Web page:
An unfamiliar grape, and unknown artist and an unexplained painting
Updated: May 7
Il Tramonto by Giorgione with a glass of Vignasilan
When people were stocking up on loo roll, dried pasta, cereals, tins of beans and frozen peas, I was stocking up on wine. I won't admit how many bottles I bought, but I did think it was important to support the smaller wine suppliers out there such as The Winemakers Club, Modal Wines, Tutto Wines to name just a few...
BUT there's more to drinking wine than just drinking wine. I like to pair wine I'm drinking with art, and therefore I feel that stockpiling wine is completely justifiable as there's not much else to do during Londons' lockdown.
The wine in question is Vignasilan from Vignaioli Contra Soara winery in Breganze, in the Veneto region of Italy. And I've paired it with Il Tramonto by Giorgione.
Vignasilan is 100% Vespaiolo, a pretty much unheard of grape and personally I've only had one other wine made from it, but it's definitely one worth seeking out. It's primarily grown in the north-east of Italy, and is often used for making passito style dessert wines but there are a few winemakers making a dry style like this one. It actually gets its name from vespa the Italian word for wasp as the high levels of sugar attract the creatures! So a pretty unknown grape paired with a pretty unknown artist...
Giorgione is an artist you may have actually heard of, but there's an air of mystery that always surrounds him. He was an artist during the High Renaissance in early 16th century Venice, a mere one hour drive from the winery of Vignaioli Contra Soara. He has come to be one of the most mysterious figures in European art due to the uncertainty surrounding the identity and meaning of his work, with only six paintings firmly attributed to him. The little snippets we do know about him are thanks to Giorgio Vasaris' Lives of the Most Excellent Painters, Sculptors and Architects (a must read for any art history lovers). He was born in Castelfranco, slightly inland from Venice (so even closer to the vineyards of our wine) and seems to have moved to Venice to serve as an apprentice under Giovanni Bellini. It's believed his talents were recognised early on, and in his early twenties he was undertaking major commissions for many important figures. It's understood that along with Titian he founded the Venetian school of Italian Renaissance Painting, Vasari tells us that he was actually Titians master, but others claim that they were both pupils of Bellini and worked together.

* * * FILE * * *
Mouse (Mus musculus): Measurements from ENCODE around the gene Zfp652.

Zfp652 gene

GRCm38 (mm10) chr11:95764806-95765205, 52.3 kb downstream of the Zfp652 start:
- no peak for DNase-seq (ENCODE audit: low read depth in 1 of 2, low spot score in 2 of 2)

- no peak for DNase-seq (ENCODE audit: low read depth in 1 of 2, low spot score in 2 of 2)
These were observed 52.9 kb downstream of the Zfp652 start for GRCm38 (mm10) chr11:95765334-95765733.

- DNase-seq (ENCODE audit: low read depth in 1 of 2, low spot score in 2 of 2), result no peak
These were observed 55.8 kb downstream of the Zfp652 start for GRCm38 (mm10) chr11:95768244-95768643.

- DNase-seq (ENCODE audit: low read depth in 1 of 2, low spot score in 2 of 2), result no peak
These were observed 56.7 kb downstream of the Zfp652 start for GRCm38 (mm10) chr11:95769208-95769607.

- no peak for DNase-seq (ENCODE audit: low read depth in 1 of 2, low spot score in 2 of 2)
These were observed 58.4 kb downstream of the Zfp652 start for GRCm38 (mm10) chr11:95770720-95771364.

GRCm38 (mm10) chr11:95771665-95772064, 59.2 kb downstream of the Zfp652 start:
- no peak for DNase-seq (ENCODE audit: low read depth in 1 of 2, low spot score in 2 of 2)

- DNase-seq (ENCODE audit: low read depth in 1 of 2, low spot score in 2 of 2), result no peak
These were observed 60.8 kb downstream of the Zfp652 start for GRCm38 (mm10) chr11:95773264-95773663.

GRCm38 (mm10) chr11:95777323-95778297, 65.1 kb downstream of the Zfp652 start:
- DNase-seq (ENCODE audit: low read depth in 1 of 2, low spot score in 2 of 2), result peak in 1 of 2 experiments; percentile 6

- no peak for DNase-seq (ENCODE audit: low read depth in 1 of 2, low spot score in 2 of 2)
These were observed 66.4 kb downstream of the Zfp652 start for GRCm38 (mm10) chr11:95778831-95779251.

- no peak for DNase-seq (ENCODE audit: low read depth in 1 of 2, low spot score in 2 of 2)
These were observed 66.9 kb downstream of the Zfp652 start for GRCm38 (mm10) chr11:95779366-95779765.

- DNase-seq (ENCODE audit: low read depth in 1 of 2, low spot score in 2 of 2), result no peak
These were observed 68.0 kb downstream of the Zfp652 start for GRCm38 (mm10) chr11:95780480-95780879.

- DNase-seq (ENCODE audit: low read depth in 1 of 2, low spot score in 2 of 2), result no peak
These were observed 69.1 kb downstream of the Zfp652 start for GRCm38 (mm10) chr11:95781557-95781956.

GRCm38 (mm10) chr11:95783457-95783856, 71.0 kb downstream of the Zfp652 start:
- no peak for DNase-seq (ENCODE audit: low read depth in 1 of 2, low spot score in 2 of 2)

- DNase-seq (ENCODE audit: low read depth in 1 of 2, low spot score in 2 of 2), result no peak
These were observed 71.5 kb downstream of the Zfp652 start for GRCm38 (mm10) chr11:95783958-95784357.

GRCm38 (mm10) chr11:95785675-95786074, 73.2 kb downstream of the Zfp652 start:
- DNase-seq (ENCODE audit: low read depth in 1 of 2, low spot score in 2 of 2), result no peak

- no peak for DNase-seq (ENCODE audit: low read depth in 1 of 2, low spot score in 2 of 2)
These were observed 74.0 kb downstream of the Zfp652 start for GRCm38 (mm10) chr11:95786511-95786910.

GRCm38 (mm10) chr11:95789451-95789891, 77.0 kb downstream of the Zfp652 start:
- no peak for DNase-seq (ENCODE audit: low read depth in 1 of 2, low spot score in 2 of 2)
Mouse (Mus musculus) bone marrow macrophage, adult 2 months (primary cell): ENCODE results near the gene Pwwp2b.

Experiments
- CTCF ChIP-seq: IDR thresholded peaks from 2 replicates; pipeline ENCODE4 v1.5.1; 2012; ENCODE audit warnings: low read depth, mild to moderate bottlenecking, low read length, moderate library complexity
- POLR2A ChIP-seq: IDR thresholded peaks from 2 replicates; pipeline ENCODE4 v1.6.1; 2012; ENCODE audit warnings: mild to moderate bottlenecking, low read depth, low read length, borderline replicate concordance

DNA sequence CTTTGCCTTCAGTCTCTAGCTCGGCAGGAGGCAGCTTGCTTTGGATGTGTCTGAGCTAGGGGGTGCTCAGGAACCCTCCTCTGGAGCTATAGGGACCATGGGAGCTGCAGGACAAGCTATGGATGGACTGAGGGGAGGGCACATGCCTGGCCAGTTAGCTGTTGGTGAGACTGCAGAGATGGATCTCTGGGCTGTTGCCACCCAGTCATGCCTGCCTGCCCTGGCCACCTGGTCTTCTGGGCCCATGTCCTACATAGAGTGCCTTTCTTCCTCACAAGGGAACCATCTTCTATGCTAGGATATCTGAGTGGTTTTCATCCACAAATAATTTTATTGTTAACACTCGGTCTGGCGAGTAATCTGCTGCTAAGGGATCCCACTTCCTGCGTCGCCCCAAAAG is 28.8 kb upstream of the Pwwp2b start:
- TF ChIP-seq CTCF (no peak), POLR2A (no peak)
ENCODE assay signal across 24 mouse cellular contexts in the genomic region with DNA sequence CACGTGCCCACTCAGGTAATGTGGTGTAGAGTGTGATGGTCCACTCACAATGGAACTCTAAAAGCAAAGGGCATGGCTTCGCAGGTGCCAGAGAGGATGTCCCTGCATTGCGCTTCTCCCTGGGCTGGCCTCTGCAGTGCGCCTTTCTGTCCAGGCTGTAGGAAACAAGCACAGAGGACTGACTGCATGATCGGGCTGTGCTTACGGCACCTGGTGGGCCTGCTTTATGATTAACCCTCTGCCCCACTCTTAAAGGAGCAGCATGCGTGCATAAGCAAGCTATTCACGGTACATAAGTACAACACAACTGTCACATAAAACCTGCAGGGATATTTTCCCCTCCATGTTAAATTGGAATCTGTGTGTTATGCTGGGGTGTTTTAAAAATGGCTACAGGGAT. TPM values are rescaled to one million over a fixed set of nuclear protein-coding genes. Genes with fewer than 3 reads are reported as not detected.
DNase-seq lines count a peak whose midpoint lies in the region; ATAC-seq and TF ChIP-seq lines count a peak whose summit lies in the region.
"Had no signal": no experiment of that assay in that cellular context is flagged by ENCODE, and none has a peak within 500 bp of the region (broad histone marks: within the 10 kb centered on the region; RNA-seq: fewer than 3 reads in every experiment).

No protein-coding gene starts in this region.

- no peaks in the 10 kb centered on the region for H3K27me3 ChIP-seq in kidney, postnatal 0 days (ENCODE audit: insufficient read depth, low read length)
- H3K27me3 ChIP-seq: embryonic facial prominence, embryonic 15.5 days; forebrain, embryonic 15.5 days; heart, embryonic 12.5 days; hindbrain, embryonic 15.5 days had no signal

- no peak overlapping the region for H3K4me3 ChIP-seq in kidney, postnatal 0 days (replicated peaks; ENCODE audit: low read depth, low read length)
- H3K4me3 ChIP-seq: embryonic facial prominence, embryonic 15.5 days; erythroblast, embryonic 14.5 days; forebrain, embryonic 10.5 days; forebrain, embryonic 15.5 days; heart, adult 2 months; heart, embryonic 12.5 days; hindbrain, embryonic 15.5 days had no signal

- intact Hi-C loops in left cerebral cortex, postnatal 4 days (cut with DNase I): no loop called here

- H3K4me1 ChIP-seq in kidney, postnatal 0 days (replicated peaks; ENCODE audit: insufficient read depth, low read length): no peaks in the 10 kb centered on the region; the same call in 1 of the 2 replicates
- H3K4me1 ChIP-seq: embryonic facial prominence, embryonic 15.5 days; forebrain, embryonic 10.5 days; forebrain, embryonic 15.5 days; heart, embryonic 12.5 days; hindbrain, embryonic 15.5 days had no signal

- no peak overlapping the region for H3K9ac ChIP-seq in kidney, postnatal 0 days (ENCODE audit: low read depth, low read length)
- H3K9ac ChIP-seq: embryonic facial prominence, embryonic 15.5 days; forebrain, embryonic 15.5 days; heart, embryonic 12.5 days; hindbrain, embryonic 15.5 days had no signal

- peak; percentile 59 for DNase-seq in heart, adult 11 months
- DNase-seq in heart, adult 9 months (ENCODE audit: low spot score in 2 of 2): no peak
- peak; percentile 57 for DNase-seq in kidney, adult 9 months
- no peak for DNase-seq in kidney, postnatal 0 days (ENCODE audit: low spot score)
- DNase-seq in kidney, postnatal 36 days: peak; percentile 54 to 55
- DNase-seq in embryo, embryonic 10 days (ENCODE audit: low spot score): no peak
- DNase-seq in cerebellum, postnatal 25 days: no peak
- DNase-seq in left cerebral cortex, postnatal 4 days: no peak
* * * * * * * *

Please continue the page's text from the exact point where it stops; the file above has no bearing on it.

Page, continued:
Art as this point was all about altarpieces and portraits, biblical scenes and classical stories. Giorgione did these too, but he also painted pictures which tell no story, or if they do, he fails to give the viewer any indication of it.
He died when he was just thirty years old, and is just one of the many European artists we lost due to the plague. People are unsure where he is buried, and there are still some who question whether he even existed at all.
Il Tramonto, the sunset, shows us a rocky landscape with two figures, believed to be Saint Roch and his attendant Gothardus, whose shown attending to Roch's plague sore on his leg. Roch is the patron saint of epidemics, plague, skin disease, surgeons, grave-diggers, apothecaries and pilgrims, as well as tile-makers, second-hand dealers, those falsely accused, dogs and Istanbul. He is often depicted with a pilgrims staff and a wound on his leg, both of which are seen in Giorgiones depiction, and this could have been commissioned to commemorate the apparent end of the plague in the Veneto in 1504.
Just down from them on the right is a rather sinister looking animal just coming out of the water. To me it looks like a evil Kiwi bird and is probably there to symbolise the devil. It's believed to be original (lots isn't) but the meaning is unclear.
Another strange feature is the hermit in a cave on the far right of the painting (about halfway - use the zoom feature on the National Gallery website here). He has been repainted, but it could have been a faithful restoration based on the original, but again its message is unclear. We also have Saint George on his rearing horse attacking a dragon which is a later addition, painted in to cover a damaged area, the same with the monster in the middle of the pool of water.
With this painting, I've paired it with a wine local to the artist from a very well known region in terms of winemaking - Prosecco, Valpolicella, Soave all come from the area, but I've chosen a grape that is very much unheard of. Vignasilan is 100% Vespaiolo, which is the main focus of Mirco and Gloria Gottardi at Vignaioli Contra Soara. On the nose it's fresh and delicate, with notes of juicy ripe lemons, with hints of apples, pear and white peach. On the palate it's more complex, more floral notes coming through as well as a touch of honey, yet still retaining a mineral acidity throughout. It's pure, elegant and great if you're looking for something a little different. I bought it from the lovely people over at The Winemakers Club, who are still delivering to zone 1 and 2 in London FYI.
So an unfamiliar grape, and unknown artist and an unexplained painting - cheers!
Heard in London
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